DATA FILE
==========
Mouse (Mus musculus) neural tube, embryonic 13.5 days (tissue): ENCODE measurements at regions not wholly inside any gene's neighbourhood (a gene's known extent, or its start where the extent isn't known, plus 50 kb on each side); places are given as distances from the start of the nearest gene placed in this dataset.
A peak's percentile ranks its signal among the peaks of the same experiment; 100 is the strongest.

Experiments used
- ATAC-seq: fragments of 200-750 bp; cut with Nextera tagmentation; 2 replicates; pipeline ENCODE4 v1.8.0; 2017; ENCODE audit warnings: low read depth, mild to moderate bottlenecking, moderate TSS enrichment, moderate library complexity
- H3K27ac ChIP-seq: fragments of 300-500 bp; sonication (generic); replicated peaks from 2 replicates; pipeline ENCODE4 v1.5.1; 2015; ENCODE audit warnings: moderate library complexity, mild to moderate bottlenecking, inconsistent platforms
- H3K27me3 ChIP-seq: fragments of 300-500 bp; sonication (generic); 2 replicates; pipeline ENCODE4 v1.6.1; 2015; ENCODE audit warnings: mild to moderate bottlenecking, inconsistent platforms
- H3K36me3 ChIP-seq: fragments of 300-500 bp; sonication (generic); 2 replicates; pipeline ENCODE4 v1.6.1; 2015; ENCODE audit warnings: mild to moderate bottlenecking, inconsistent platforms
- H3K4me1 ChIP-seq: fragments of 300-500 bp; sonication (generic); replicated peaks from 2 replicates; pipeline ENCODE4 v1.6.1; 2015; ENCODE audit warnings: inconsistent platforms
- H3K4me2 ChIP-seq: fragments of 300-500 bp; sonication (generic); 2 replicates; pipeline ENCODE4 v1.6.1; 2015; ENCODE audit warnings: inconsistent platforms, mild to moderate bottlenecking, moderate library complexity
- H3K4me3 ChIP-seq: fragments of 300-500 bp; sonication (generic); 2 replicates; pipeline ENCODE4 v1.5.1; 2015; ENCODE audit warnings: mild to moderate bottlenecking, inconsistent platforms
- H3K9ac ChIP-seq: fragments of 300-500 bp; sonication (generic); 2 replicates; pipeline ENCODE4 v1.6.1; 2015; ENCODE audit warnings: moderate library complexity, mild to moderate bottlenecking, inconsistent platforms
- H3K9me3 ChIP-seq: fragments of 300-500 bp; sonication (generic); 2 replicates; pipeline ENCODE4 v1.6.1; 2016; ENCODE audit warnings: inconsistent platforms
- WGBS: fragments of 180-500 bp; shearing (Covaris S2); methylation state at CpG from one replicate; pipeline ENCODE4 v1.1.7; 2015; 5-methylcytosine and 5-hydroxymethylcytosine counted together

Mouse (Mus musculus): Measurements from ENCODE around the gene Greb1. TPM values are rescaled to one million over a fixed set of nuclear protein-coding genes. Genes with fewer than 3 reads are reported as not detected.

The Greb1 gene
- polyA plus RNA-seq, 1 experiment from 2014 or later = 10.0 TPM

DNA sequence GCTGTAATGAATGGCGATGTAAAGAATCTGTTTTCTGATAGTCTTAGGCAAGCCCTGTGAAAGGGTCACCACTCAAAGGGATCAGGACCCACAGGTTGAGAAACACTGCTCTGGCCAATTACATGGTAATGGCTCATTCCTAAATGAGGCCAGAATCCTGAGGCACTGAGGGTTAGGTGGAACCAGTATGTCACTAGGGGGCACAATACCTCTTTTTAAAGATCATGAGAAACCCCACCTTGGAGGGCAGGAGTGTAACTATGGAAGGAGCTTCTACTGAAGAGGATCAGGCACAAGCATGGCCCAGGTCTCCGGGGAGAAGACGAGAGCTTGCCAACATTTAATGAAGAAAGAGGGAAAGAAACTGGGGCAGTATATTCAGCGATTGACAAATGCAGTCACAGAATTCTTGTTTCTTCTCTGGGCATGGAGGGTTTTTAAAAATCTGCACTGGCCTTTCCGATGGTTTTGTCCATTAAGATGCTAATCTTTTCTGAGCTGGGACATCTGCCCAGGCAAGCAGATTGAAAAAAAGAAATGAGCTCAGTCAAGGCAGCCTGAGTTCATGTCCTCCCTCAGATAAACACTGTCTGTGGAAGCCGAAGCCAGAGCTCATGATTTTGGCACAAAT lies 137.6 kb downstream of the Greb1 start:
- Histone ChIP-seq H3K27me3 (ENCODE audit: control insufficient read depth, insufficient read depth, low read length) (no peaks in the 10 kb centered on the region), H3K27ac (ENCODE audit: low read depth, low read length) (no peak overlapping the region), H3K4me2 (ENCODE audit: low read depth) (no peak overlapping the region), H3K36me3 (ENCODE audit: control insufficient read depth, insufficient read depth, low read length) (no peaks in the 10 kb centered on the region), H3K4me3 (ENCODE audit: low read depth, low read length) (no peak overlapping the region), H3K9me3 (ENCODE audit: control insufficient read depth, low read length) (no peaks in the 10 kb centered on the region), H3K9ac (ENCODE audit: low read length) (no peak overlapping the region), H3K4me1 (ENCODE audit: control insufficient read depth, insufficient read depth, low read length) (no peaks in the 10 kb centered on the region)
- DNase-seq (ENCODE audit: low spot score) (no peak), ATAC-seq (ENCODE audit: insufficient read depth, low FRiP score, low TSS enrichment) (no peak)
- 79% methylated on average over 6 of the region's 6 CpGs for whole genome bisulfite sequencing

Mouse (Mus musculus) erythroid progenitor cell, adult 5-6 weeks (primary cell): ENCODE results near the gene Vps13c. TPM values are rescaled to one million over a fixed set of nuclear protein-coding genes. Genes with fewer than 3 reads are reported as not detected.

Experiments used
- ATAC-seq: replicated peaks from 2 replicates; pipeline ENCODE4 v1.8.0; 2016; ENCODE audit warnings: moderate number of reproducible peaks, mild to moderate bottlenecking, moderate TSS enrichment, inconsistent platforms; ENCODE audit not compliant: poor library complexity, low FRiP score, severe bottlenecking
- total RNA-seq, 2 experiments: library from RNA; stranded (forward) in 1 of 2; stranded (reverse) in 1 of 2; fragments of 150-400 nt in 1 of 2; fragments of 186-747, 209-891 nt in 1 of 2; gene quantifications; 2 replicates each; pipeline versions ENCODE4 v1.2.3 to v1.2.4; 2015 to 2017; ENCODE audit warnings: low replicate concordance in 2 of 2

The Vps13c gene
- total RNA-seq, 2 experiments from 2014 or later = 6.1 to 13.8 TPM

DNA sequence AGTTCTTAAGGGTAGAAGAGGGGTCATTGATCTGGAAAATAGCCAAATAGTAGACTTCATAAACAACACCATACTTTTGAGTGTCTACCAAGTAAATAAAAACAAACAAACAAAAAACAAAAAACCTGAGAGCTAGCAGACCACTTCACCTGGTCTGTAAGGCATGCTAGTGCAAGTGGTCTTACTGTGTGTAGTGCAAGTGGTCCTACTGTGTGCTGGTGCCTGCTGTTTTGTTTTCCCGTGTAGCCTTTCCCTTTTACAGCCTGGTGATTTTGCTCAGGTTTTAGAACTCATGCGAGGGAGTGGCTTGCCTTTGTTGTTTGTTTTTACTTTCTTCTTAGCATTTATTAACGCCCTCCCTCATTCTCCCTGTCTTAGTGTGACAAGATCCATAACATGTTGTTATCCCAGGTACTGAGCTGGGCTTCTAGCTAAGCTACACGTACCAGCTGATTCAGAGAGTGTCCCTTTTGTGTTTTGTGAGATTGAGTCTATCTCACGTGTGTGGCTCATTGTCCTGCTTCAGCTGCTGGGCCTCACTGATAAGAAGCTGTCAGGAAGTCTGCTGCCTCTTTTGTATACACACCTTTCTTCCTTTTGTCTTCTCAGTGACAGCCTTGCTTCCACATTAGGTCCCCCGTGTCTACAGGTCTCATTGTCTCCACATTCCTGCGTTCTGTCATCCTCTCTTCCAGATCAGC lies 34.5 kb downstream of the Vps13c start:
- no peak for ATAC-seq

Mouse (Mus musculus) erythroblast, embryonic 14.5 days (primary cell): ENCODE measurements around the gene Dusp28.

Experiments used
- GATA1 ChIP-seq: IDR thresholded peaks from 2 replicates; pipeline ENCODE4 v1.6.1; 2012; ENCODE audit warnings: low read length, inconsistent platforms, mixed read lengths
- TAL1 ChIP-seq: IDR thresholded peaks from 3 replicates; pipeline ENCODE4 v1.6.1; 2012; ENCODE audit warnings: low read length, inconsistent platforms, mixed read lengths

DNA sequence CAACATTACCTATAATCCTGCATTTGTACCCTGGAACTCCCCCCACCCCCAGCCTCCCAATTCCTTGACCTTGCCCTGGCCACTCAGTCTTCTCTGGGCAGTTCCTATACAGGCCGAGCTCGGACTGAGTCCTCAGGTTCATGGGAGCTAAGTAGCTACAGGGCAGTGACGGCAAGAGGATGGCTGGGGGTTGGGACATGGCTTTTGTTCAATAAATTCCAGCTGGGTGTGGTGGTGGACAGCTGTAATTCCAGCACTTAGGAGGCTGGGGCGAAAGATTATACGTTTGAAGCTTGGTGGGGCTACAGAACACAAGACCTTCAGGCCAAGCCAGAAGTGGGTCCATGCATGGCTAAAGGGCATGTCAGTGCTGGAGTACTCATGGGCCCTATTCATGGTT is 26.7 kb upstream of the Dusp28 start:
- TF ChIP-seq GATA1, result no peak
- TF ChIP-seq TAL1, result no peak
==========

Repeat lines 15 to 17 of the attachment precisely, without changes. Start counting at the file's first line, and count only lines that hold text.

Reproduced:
The Greb1 gene
- polyA plus RNA-seq, 1 experiment from 2014 or later = 10.0 TPM

DNA sequence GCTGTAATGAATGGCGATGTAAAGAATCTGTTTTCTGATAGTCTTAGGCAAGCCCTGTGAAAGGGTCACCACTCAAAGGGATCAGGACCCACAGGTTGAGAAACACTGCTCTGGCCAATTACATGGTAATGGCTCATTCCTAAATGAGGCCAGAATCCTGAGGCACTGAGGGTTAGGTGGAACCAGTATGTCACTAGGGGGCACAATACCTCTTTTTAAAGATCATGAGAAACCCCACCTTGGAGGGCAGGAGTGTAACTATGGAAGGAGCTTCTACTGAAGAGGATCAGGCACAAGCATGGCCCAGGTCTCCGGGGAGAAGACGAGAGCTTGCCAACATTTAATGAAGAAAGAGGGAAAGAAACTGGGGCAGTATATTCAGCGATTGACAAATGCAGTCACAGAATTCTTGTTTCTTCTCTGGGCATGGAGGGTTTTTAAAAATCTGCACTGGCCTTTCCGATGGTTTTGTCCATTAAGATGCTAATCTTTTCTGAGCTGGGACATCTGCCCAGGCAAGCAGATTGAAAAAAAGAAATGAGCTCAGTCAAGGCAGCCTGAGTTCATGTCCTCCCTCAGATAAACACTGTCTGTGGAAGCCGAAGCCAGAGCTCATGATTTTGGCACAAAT lies 137.6 kb downstream of the Greb1 start: